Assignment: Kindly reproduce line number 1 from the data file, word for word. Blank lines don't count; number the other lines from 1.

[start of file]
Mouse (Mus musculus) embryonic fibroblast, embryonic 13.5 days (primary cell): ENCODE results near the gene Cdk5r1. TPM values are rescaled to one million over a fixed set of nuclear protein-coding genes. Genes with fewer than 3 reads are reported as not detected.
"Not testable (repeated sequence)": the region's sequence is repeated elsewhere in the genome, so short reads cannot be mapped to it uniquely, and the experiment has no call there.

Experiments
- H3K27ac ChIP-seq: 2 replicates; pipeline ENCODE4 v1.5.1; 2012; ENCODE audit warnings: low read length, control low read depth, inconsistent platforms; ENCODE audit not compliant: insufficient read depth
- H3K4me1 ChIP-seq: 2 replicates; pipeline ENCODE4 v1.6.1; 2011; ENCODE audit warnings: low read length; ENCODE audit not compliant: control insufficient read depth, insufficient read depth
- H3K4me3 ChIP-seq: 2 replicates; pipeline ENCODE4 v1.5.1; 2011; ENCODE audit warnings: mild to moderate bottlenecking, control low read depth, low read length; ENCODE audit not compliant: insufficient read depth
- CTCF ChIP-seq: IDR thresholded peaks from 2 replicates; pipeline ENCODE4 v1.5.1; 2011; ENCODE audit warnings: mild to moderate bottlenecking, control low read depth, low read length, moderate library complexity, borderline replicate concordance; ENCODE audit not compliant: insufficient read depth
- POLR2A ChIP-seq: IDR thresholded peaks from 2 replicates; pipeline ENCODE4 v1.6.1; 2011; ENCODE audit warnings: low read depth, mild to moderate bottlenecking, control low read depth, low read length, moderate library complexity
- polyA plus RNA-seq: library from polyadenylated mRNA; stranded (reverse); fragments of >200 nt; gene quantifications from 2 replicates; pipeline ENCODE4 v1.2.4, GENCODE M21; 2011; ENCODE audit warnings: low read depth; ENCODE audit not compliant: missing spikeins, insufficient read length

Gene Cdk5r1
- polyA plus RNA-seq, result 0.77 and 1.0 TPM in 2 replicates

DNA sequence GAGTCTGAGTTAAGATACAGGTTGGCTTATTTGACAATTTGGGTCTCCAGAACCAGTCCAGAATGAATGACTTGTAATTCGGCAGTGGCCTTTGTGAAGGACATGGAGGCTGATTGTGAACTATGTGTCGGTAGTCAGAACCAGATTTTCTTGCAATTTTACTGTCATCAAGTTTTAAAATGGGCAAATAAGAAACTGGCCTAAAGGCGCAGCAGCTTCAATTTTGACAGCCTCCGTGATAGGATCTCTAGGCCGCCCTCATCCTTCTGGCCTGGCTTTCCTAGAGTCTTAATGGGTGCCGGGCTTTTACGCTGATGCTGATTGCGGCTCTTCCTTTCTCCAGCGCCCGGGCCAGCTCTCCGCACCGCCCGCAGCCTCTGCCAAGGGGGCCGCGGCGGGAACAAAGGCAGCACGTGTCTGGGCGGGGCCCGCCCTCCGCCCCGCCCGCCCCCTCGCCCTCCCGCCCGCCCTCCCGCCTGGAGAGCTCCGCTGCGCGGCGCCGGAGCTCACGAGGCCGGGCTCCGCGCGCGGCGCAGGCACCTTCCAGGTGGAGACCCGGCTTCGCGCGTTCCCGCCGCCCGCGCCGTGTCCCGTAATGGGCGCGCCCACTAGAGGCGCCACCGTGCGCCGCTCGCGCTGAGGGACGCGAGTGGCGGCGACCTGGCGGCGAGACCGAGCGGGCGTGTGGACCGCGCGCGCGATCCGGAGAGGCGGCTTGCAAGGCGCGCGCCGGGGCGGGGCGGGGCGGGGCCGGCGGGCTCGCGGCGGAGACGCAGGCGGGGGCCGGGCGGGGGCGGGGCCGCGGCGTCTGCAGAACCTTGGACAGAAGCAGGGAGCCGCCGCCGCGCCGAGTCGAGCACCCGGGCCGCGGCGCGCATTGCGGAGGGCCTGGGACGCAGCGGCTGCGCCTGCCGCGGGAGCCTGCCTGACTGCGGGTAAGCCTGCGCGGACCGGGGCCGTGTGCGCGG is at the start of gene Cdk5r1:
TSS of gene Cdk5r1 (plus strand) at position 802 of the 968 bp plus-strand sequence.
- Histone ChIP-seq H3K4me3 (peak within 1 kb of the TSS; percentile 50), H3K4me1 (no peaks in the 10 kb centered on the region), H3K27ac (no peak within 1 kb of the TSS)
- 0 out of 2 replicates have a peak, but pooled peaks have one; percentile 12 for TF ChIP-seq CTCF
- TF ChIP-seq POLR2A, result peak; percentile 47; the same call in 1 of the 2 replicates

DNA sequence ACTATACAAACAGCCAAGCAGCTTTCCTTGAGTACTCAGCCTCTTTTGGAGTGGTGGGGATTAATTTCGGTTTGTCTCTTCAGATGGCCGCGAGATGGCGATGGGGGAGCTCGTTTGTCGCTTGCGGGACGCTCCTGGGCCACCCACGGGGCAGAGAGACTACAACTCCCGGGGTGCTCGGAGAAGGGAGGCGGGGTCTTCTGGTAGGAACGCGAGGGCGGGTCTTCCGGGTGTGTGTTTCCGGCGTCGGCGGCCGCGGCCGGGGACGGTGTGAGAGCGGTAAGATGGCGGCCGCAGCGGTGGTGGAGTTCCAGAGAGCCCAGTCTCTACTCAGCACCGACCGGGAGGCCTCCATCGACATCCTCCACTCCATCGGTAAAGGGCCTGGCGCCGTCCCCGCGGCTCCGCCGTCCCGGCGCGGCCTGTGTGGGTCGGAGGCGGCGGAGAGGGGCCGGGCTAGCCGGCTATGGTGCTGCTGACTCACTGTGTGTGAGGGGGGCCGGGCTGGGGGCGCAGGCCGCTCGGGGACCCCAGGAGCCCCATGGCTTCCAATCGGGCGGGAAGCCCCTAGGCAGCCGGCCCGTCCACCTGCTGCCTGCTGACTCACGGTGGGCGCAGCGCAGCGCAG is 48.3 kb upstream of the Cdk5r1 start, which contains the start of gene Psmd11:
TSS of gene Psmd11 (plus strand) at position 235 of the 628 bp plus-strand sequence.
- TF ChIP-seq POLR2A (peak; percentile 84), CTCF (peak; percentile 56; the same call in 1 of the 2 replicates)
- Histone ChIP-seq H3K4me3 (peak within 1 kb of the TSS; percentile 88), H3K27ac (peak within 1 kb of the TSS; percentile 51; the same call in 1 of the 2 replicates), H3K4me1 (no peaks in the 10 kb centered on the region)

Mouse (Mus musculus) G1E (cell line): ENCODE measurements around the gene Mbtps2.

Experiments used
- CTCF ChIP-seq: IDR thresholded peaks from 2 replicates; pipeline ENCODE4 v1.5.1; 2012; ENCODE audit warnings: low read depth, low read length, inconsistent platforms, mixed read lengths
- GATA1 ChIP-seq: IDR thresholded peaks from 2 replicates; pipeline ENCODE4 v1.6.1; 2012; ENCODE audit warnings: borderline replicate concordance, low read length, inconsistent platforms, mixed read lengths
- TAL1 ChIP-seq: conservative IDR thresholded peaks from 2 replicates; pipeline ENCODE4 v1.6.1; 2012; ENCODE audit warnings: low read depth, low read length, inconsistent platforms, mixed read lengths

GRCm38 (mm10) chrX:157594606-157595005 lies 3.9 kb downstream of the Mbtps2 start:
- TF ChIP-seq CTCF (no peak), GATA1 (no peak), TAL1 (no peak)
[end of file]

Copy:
Mouse (Mus musculus) embryonic fibroblast, embryonic 13.5 days (primary cell): ENCODE results near the gene Cdk5r1. TPM values are rescaled to one million over a fixed set of nuclear protein-coding genes. Genes with fewer than 3 reads are reported as not detected.